April 01, 2002
Reflecting the economic downturn that began early in 2001, the proportion of families containing at least one unemployed member rose by nearly a percentage point to 6.6 percent between 2000 and 2001.
In an average week in 2001, 4.8 million families had at least one member who was unemployed, a rise of 665,000 families from 2000. The proportion of black families with an unemployed member (11.4 percent) was higher than for either Hispanic (9.9 percent) or white families (5.8 percent); for all three groups, the proportion of families with someone unemployed was higher in 2001 than the year before.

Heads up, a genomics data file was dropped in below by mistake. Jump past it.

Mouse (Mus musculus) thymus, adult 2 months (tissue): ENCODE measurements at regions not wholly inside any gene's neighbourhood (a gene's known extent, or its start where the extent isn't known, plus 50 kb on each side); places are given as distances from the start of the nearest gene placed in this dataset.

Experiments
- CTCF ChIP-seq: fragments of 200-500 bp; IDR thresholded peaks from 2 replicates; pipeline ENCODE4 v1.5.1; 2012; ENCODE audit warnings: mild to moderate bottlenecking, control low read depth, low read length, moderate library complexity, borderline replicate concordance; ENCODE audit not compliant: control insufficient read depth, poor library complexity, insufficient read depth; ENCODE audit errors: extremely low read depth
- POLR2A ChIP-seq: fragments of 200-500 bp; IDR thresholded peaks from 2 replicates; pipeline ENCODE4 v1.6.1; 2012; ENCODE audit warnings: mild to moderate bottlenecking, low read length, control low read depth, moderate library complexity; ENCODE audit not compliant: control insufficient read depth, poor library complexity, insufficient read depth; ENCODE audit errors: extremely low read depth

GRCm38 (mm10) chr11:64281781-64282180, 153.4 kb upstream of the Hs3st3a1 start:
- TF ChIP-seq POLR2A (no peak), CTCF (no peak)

Bureau of Labor Statistics, U.S. Department of Labor, The Economics Daily, Families with unemployment in 2001 on the Internet at http://www.bls.gov/opub/ted/2002/apr/wk1/art01.htm (visited December 01, 2015).
Fifty years of looking at changes in peoples lives
Longitudinal surveys help us understand long-term changes, such as how events that happened when a person was in high school affect labor market success as an adult.